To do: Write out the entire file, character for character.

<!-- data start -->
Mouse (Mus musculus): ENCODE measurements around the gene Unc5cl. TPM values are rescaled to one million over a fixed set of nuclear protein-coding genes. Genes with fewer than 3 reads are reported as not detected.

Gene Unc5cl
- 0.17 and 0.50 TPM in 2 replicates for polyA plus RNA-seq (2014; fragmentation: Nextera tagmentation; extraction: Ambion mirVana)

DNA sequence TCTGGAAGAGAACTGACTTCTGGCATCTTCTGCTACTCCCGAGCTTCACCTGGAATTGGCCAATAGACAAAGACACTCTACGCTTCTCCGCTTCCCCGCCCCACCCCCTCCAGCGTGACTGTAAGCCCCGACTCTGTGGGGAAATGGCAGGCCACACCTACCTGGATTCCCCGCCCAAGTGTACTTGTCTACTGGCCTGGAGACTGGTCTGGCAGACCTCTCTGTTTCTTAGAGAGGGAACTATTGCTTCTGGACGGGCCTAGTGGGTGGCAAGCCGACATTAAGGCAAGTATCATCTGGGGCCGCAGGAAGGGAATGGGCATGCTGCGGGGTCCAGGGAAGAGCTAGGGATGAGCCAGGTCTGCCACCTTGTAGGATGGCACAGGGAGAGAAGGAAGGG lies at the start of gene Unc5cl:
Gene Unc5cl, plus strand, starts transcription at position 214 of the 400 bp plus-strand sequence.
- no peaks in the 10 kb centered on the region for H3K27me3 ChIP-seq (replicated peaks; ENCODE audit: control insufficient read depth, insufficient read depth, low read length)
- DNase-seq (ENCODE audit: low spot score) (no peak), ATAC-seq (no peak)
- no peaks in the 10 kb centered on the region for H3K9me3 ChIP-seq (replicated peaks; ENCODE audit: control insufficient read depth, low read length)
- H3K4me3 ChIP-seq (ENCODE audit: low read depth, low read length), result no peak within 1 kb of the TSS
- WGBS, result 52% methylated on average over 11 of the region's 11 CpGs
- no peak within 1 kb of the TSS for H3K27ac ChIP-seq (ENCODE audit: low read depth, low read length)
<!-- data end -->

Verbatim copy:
Mouse (Mus musculus): ENCODE measurements around the gene Unc5cl. TPM values are rescaled to one million over a fixed set of nuclear protein-coding genes. Genes with fewer than 3 reads are reported as not detected.

Gene Unc5cl
- 0.17 and 0.50 TPM in 2 replicates for polyA plus RNA-seq (2014; fragmentation: Nextera tagmentation; extraction: Ambion mirVana)

DNA sequence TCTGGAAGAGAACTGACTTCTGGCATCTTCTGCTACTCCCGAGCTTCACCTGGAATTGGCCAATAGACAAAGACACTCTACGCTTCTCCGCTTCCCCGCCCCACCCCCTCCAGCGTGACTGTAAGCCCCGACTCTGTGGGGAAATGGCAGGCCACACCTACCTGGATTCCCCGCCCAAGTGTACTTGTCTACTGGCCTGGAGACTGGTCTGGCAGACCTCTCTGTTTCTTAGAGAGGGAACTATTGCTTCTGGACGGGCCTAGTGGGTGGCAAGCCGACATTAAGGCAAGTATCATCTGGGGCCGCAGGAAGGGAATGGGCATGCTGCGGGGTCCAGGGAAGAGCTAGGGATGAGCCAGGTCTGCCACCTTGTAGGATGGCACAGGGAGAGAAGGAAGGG lies at the start of gene Unc5cl:
Gene Unc5cl, plus strand, starts transcription at position 214 of the 400 bp plus-strand sequence.
- no peaks in the 10 kb centered on the region for H3K27me3 ChIP-seq (replicated peaks; ENCODE audit: control insufficient read depth, insufficient read depth, low read length)
- DNase-seq (ENCODE audit: low spot score) (no peak), ATAC-seq (no peak)
- no peaks in the 10 kb centered on the region for H3K9me3 ChIP-seq (replicated peaks; ENCODE audit: control insufficient read depth, low read length)
- H3K4me3 ChIP-seq (ENCODE audit: low read depth, low read length), result no peak within 1 kb of the TSS
- WGBS, result 52% methylated on average over 11 of the region's 11 CpGs
- no peak within 1 kb of the TSS for H3K27ac ChIP-seq (ENCODE audit: low read depth, low read length)